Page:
The Emergence of Digital Bank in Malaysia

Malaysia has seen a notable transformation in its banking sector in recent years, which has been marked by the rise of digital banks. These pioneering financial institutions are transforming the manner in which Malaysians handle their money, providing simplicity, accessibility, and a wide range of services that prioritise digital platforms. The shift towards digital banking is driven not just by technological progress but also by evolving customer tastes and the need for more streamlined financial products. 

Bank Negara Malaysia (BNM) has recently issued a significant number of digital bank licences, leading to a notable increase in the Malaysian banking industry. These licences enable organisations to function as virtual banks, providing a variety of financial services without the need for physical locations. Consequently, both domestic entrepreneurs and global competitors have penetrated the Malaysian market, bringing inventive digital banking options to customers.

(Source: fintechnews)

Digital Banking Transformation

Conventional banking arrangements have always depended on physical branches and in-person transactions. Nevertheless, due to the emergence of digital technology, the banking industry has seen a significant and fundamental change. Neobanks, or digital banks, function only on the internet, using technology to provide financial services without needing physical locations. This strategy enables them to provide reduced costs, elevated interest rates on savings, and a seamless customer experience via mobile and online applications.

Digital banks provide round-the-clock accessibility to financial services from any location with an Internet connection. Customers have the ability to effortlessly carry out transactions, verify their account balance, and make bill payments using their smartphones or PCs. Conventional financial institutions often impose exorbitant charges for a range of services, including ATM withdrawals, account upkeep, and cash transfers. On the other hand, digital banks often have reduced operational expenses, enabling them to provide competitive charges or even services without fees.

Digital banks use data analytics and artificial intelligence to better understand consumer behaviour and preferences. This allows them to provide customised financial guidance, focused product suggestions, and bespoke solutions to address specific requirements. Digital banks can cater to populations that have little or no access to traditional banking services, therefore offering them crucial financial services. Through the provision of streamlined account creation procedures and targeting a wide range of consumer demographics, they actively contribute to the advancement of financial inclusivity in Malaysia.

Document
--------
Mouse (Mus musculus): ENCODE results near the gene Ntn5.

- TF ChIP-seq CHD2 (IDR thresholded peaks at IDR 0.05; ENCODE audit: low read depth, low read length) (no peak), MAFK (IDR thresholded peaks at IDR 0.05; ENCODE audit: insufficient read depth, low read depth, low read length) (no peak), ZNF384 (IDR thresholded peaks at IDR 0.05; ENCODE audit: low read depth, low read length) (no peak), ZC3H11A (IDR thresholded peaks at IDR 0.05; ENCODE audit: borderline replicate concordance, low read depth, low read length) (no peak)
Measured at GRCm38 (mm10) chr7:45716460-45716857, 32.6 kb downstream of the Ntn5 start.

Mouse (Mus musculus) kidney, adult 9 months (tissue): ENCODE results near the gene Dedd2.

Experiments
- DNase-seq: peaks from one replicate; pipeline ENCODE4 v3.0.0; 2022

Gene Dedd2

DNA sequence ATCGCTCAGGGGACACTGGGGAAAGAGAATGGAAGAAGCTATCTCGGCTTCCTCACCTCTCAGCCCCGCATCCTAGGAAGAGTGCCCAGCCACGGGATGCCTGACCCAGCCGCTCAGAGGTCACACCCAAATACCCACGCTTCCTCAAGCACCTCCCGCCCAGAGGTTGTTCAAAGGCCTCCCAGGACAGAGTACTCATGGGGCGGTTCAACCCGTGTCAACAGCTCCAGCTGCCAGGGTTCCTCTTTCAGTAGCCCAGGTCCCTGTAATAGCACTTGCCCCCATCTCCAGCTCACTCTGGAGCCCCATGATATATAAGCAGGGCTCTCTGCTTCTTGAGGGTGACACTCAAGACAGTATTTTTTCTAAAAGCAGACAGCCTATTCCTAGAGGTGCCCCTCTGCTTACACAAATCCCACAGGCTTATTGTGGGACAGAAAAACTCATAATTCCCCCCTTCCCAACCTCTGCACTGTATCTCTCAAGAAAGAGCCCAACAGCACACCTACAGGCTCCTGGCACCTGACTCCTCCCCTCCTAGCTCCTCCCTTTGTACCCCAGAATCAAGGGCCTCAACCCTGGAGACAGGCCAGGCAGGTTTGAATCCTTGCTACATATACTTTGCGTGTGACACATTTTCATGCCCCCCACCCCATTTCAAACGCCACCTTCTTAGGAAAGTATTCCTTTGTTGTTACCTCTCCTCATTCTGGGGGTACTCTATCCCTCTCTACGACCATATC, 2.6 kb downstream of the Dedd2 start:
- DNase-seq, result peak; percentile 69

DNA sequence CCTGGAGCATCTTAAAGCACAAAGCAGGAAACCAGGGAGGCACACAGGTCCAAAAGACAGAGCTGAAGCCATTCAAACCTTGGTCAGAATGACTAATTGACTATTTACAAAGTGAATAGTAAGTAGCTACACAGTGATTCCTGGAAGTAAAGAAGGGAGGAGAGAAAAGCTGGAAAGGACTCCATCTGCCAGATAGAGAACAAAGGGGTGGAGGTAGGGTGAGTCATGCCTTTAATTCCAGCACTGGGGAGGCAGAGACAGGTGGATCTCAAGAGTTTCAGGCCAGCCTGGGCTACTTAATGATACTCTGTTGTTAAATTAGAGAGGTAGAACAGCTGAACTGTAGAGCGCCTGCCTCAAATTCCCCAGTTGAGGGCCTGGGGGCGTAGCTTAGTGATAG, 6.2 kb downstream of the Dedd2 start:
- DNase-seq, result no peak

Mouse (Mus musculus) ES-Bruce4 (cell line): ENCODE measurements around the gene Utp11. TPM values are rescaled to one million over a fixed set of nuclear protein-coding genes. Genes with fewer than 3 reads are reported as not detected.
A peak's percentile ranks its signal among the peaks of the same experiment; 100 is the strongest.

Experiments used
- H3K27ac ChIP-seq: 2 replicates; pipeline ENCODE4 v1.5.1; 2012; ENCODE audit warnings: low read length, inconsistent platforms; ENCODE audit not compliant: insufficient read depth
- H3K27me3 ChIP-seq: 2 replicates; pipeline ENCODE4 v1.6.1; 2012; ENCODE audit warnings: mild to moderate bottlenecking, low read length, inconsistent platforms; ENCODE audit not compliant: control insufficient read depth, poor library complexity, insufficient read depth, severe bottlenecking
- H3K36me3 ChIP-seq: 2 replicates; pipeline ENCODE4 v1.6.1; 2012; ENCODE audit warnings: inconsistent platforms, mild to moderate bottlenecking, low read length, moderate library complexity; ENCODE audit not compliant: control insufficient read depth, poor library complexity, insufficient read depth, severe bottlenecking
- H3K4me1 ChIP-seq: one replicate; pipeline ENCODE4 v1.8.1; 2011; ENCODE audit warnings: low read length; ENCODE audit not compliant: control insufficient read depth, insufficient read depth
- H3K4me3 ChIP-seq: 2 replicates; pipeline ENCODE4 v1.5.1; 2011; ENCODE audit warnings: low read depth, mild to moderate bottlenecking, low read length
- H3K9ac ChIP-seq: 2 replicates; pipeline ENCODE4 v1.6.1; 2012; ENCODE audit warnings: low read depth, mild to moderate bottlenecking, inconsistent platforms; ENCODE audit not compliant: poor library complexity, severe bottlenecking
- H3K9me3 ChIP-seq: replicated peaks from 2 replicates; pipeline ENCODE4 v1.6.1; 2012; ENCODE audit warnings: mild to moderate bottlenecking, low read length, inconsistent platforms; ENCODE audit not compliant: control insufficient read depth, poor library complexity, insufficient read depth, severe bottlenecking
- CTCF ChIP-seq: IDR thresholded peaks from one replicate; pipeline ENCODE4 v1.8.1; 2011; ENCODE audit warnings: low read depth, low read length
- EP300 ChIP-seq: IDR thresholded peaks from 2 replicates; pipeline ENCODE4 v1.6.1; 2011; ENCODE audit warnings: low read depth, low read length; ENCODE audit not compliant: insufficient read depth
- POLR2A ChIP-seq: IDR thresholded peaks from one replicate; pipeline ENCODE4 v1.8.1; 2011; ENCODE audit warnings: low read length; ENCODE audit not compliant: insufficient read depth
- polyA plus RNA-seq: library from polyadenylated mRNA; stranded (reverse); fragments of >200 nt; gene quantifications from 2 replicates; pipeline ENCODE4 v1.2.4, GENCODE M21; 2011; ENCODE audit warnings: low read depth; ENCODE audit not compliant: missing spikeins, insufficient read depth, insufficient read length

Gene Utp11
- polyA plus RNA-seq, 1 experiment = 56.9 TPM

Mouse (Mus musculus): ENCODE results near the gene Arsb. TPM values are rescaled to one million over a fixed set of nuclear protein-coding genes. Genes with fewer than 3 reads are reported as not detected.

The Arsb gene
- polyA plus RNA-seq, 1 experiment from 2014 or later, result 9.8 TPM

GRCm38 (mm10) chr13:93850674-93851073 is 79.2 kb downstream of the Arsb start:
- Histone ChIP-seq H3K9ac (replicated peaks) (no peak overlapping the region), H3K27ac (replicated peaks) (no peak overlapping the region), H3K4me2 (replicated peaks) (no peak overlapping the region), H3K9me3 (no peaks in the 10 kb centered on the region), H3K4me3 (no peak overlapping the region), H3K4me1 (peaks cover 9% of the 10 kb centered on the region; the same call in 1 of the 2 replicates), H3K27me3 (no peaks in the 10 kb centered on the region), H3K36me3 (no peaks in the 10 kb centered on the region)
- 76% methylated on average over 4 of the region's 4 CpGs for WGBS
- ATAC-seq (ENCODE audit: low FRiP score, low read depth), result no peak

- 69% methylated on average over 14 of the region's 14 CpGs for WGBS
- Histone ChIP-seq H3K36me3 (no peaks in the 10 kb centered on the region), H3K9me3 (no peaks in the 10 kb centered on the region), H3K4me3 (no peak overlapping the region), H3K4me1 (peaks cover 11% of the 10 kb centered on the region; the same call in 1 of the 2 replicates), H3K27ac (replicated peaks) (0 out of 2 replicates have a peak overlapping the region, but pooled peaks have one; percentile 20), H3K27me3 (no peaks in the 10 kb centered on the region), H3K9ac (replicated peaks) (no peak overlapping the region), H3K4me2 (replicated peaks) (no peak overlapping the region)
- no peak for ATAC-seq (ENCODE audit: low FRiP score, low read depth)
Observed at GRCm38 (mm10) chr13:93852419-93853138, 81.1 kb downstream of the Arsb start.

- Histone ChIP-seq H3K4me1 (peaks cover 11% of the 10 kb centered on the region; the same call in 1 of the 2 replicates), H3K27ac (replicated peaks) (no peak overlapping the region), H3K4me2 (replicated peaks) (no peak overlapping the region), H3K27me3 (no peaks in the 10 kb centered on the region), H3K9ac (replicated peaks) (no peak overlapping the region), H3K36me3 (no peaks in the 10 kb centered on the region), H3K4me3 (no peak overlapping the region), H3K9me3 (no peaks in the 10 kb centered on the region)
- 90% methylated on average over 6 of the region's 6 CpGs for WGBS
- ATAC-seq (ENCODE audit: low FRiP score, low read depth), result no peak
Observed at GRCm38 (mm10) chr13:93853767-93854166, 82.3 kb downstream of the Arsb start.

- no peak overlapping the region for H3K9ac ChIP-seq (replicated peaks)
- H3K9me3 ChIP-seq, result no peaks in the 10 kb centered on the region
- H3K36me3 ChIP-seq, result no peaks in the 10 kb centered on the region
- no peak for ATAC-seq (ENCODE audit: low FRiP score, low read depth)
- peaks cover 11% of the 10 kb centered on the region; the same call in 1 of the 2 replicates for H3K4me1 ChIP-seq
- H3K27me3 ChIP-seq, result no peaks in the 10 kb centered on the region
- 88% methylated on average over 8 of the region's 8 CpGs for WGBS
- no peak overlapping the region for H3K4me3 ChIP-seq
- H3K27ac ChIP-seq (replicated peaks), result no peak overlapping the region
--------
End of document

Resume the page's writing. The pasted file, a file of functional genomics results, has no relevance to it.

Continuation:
With the rise of digital transactions, there is a growing emphasis on cybersecurity and data protection. It is essential for digital banks to allocate resources towards implementing robust security protocols to safeguard consumer data and mitigate the risk of fraudulent activities. Both digital and conventional banks are obligated to comply with the same regulatory standards, including anti-money laundering (AML) and know-your-customer (KYC) rules. Balancing adherence to these standards with the goal of providing a smooth user experience is a considerable obstacle. Conventional banks are seeing growing competition from digital banks, which compels them to develop and improve their digital services to maintain market competitiveness.

Technological developments, shifting customer behaviours, and regulatory backing are projected to fuel the ongoing growth of digital banking in Malaysia. With the expansion of digital banks, there is a possibility of transforming the banking experience by providing Malaysians from all backgrounds with more convenience, accessibility, and financial inclusion. Nevertheless, achieving success in the realm of digital banking will need continuous innovation, strategic collaborations, and an unwavering dedication to fulfilling client requirements and expectations in an ever more digitalised society.

About the Author:


Senior Lecturer, Faculty of Business, Accountancy & Law, SEGi College Kota Damansara

Dr Tan was an industrial practitioner in a Japanese multinational manufacturing company, and he has been in the education industry for more than a decade. Prior to joining the SEGi family, he was leading faculties in various Malaysian colleges. Dr Tan introduces blended innovative and creative pedagogy in his lectures, which include Business Simulation Games to make teaching and learning sessions exciting and easy to instil within students’ mindsets. In addition, Dr Tan is also actively involved in entrepreneurship consulting programmes and digital entrepreneurship activities. He works closely with MNCs to cultivate and nurture young talent since he is passionate about young talent management. Dr Tan is a fellow member of the Institute of Marketing Malaysia, and his research interest spans a wide variety of digital entrepreneurship and customer relationships.





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